ANDERSON TOWNSHIP — A group of Hamilton County teenagers are facing the genuine possibility of becoming homeless if they cannot find new apartment units by November.
Of these 22 teenagers, many of them have aged out or will soon age out of the foster care program.
Ahmad Colvin — who went through the foster care system himself — welcomed WCPO into his current apartment.
“I was in foster care, but I was still able to see my mom and stuff,” Colvin said.
As he inched closer to 18 last year, he faced the reality of living on his own.
“I was worried about it a lot,” Colvin said. “At first, I didn’t know a thing or two about cooking. Like, I didn’t know a lot.”
Then, he connected with New Path Child & Family Solutions in Anderson Township, which he said was a like a weight lifted off his shoulders.
“Yeah, it was really a relief because I thought I was going to be aged out and just be on the streets somewhere,” Colvin said.
New Path is an organization that pays for apartments for those aging out of the foster care system. The organization provides utilities, furniture, life coaches and mentors that teach them how to cook, clean, get a job, balance their budgets and more.
John Parran, chief operating officer of New Path, said the organization is able to provide that for 22 teenagers — mostly 16 to 21 years old — and two supervisors right now. However, the complex they lease the units from is closing for renovations in November — meaning they must move.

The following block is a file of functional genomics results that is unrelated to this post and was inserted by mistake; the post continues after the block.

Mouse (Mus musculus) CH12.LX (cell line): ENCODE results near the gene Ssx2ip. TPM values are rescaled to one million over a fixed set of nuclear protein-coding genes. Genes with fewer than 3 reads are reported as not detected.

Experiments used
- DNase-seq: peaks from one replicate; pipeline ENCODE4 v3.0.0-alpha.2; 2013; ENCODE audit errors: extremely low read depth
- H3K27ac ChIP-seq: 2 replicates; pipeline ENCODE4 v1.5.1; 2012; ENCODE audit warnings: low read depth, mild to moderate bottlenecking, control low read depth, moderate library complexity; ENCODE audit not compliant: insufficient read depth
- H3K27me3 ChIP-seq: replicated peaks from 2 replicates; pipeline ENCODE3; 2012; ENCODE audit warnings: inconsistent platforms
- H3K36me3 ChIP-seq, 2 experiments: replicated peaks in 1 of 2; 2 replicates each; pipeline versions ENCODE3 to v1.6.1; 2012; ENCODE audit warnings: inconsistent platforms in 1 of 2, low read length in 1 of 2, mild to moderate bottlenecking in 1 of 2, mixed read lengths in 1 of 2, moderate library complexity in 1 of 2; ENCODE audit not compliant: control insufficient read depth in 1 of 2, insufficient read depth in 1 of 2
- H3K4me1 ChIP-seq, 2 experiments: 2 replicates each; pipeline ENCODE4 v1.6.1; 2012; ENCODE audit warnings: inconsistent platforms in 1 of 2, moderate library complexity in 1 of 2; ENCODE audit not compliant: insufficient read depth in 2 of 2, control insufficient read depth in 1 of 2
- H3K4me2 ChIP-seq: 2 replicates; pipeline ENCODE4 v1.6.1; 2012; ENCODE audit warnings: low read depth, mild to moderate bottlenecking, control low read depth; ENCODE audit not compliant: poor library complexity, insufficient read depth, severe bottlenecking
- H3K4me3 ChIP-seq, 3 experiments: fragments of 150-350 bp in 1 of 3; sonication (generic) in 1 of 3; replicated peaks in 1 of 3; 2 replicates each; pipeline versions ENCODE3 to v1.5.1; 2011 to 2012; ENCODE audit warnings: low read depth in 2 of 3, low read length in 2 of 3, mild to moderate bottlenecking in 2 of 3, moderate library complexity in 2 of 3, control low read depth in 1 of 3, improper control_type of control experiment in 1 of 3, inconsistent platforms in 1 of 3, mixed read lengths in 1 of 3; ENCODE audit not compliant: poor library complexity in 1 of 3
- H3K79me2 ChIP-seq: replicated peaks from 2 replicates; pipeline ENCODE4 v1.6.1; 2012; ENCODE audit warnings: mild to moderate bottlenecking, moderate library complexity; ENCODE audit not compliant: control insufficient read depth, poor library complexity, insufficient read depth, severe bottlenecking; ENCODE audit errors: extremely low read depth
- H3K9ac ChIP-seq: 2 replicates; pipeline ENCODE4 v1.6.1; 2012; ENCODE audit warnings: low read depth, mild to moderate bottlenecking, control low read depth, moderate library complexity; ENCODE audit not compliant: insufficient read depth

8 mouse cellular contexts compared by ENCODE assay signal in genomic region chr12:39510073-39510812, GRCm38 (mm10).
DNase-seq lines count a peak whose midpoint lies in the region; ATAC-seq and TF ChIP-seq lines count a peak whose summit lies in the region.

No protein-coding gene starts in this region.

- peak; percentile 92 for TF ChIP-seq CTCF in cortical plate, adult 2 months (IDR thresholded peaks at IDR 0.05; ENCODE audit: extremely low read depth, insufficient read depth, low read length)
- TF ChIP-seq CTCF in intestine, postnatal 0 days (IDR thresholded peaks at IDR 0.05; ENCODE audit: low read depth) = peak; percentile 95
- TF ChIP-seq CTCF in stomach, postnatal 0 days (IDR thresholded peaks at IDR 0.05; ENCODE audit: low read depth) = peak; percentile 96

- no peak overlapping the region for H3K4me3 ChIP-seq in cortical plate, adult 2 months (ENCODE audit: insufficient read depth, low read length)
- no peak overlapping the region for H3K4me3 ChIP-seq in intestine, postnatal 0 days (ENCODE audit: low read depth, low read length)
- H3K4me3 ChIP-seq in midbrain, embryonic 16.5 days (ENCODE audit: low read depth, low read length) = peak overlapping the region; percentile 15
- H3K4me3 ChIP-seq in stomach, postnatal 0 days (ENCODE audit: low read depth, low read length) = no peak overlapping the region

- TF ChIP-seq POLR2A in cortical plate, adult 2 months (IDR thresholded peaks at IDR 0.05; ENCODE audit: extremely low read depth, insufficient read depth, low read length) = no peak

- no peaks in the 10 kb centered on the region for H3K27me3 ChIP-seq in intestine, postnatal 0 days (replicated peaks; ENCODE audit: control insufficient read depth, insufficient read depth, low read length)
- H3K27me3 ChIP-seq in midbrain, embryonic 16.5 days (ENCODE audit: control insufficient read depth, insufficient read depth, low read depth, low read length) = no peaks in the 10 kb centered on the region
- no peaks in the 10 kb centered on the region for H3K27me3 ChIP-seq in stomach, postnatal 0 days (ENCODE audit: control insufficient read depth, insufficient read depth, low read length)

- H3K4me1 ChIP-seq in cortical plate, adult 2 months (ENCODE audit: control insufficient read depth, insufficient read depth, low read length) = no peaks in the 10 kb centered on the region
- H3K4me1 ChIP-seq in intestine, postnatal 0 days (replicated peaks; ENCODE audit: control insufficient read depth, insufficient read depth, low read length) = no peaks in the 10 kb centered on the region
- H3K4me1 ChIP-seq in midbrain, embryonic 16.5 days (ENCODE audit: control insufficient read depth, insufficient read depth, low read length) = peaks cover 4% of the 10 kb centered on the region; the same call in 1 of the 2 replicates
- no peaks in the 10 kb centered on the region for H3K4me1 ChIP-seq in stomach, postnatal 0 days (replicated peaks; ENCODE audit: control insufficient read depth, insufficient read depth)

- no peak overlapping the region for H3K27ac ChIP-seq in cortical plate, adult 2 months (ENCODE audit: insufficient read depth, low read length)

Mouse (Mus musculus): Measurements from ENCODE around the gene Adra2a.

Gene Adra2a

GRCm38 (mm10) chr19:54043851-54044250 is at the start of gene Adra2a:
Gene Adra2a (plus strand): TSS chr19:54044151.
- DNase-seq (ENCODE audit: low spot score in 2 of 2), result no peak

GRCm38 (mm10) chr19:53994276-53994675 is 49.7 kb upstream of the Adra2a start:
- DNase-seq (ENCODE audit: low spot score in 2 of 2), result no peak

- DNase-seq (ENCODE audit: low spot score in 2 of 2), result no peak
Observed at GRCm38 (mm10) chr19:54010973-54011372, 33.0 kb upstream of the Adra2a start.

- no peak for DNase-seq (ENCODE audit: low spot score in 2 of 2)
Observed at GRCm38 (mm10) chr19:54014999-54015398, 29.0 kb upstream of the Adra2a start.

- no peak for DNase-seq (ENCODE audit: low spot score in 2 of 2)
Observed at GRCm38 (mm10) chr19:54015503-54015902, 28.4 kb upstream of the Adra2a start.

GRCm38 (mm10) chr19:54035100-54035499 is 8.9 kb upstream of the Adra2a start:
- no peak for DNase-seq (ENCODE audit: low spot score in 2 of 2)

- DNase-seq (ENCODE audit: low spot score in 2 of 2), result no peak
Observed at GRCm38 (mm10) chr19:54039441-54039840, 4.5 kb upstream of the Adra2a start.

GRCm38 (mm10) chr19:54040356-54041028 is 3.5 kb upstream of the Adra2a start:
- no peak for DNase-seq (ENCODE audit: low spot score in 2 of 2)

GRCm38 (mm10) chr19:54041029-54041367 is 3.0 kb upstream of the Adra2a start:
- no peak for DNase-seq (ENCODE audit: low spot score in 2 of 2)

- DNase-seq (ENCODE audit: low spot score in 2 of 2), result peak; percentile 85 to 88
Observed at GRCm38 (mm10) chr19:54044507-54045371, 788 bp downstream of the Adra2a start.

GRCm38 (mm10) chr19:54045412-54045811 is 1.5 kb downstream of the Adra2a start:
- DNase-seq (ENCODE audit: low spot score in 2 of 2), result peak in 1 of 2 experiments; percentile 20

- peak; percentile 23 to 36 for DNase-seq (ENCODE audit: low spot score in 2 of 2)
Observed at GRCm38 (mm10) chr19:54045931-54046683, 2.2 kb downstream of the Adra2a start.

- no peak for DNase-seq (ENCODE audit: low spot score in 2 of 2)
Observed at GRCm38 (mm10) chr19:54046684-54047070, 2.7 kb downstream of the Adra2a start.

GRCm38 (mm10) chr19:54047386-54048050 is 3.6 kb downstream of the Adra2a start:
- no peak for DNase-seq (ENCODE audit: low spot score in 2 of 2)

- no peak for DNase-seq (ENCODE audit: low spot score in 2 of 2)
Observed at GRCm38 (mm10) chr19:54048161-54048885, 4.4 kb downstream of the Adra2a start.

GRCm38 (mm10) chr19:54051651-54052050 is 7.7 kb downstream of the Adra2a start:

“This is a very tricky real estate market. Especially for rentals,” Parran said. “It’s tough to find one place. Finding 24 places is a huge challenge.”
New Path is searching for 24 apartment units where the rent is $750 per month or cheaper. The units must be in Hamilton County, but can be separate or, ideally, in one complex. The organization is also open to buying a building or units.
“We’d like it to be on a bus line. We’d like it to be around some sort of shopping district so they can go get groceries, whatever they need,” Parran said. “Hopefully, close to employment opportunities: retail, fast food, supply chain places.”
New Path has been able to not only house Colvin, but also help him get a job as a YMCA camp counselor.
“I’m not one to give up very easily,” Colvin said. “If we all just put our heads together and work together on it, we’ll find somewhere. It’s not like it’s impossible, but it’s going to be hard.”
If you have ideas or suggestions in mind for the organization, e-mail New Path at firstname.lastname@example.org.
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